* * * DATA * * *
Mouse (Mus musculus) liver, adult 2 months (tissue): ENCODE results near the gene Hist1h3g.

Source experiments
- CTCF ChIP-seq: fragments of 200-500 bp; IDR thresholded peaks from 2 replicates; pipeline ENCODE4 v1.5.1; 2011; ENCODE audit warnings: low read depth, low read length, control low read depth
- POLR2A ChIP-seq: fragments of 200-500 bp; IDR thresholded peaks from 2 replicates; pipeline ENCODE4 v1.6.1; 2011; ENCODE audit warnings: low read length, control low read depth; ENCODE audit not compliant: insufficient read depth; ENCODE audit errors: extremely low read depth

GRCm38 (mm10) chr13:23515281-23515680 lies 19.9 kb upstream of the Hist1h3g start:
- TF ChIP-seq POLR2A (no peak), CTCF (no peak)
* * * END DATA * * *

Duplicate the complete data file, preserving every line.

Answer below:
Mouse (Mus musculus) liver, adult 2 months (tissue): ENCODE results near the gene Hist1h3g.

Source experiments
- CTCF ChIP-seq: fragments of 200-500 bp; IDR thresholded peaks from 2 replicates; pipeline ENCODE4 v1.5.1; 2011; ENCODE audit warnings: low read depth, low read length, control low read depth
- POLR2A ChIP-seq: fragments of 200-500 bp; IDR thresholded peaks from 2 replicates; pipeline ENCODE4 v1.6.1; 2011; ENCODE audit warnings: low read length, control low read depth; ENCODE audit not compliant: insufficient read depth; ENCODE audit errors: extremely low read depth

GRCm38 (mm10) chr13:23515281-23515680 lies 19.9 kb upstream of the Hist1h3g start:
- TF ChIP-seq POLR2A (no peak), CTCF (no peak)